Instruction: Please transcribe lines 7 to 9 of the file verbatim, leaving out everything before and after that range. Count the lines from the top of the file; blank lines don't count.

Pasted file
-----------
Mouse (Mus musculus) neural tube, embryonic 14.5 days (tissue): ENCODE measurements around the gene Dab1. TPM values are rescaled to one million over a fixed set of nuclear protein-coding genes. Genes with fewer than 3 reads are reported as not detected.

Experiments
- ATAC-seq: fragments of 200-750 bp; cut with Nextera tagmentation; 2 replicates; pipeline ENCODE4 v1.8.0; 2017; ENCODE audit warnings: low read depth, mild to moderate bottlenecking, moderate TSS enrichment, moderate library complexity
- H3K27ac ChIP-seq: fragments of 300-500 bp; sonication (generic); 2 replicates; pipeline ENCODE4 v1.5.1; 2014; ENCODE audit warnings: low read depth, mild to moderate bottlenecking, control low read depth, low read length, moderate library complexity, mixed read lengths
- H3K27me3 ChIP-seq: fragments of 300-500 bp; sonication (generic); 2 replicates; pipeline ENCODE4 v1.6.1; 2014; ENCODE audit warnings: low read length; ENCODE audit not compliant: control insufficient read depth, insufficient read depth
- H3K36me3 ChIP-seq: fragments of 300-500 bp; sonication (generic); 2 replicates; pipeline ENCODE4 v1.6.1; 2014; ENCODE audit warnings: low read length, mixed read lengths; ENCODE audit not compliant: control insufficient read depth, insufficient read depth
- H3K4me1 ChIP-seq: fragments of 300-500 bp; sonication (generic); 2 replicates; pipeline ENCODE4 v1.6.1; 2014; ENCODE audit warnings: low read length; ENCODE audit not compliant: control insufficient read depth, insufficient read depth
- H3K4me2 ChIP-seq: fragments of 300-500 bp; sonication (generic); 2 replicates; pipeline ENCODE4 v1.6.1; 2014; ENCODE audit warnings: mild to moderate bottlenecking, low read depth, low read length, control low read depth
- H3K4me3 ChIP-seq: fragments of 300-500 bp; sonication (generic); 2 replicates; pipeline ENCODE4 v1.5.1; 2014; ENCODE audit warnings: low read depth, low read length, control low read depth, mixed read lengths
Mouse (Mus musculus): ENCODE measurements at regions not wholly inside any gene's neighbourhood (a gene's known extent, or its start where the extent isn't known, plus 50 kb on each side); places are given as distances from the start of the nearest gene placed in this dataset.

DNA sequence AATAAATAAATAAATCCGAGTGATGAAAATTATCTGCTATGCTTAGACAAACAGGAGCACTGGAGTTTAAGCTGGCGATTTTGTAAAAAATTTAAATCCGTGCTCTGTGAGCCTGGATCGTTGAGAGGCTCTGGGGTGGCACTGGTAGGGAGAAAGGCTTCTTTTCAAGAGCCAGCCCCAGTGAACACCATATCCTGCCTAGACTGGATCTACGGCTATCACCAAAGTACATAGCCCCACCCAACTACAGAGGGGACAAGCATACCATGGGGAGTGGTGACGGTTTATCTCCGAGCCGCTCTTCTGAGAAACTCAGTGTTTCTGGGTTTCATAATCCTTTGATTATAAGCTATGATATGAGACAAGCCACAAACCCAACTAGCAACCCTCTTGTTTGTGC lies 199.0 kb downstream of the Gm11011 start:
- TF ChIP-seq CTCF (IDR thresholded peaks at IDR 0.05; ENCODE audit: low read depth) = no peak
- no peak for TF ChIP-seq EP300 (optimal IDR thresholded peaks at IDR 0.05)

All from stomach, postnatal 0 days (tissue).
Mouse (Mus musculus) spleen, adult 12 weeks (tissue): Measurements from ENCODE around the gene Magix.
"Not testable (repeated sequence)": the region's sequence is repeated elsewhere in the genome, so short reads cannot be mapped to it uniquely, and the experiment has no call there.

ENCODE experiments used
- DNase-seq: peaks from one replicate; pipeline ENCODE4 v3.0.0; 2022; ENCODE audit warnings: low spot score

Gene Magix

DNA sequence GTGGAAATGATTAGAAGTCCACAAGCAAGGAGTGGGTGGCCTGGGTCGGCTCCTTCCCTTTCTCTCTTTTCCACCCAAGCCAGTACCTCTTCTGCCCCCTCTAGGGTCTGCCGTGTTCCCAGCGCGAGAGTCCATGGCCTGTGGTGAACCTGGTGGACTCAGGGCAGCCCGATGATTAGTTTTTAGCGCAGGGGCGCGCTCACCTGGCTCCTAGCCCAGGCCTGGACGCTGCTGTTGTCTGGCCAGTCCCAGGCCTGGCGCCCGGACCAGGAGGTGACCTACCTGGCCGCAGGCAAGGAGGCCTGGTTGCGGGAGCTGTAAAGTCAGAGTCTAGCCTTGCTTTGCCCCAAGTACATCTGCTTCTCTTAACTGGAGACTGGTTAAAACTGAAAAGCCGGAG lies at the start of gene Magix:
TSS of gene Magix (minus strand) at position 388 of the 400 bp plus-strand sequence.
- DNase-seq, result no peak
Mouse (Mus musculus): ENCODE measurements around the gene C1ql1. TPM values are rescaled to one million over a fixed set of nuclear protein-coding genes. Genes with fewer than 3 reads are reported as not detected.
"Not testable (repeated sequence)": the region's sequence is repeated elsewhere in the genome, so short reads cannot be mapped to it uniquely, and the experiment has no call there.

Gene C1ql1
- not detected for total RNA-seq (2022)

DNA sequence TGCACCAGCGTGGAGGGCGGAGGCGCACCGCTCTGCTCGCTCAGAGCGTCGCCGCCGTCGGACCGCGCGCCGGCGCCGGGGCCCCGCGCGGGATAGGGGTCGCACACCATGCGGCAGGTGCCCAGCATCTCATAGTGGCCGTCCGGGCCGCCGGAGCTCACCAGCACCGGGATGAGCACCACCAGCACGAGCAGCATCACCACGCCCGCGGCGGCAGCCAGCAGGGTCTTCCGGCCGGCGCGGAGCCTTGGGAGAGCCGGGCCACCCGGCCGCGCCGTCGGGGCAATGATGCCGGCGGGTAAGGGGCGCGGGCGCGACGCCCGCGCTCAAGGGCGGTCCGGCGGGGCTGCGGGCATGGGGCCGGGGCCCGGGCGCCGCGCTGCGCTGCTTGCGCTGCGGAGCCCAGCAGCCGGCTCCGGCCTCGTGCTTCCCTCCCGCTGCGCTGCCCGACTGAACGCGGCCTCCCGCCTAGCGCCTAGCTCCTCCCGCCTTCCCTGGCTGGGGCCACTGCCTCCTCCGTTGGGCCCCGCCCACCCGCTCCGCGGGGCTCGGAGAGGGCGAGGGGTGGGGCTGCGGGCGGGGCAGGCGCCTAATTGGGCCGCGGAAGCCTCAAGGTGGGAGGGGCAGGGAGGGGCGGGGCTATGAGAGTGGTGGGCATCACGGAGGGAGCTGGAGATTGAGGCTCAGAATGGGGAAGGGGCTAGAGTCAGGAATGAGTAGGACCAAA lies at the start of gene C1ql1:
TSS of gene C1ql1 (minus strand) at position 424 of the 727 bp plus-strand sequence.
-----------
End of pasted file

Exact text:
- H3K4me1 ChIP-seq: fragments of 300-500 bp; sonication (generic); 2 replicates; pipeline ENCODE4 v1.6.1; 2014; ENCODE audit warnings: low read length; ENCODE audit not compliant: control insufficient read depth, insufficient read depth
- H3K4me2 ChIP-seq: fragments of 300-500 bp; sonication (generic); 2 replicates; pipeline ENCODE4 v1.6.1; 2014; ENCODE audit warnings: mild to moderate bottlenecking, low read depth, low read length, control low read depth
- H3K4me3 ChIP-seq: fragments of 300-500 bp; sonication (generic); 2 replicates; pipeline ENCODE4 v1.5.1; 2014; ENCODE audit warnings: low read depth, low read length, control low read depth, mixed read lengths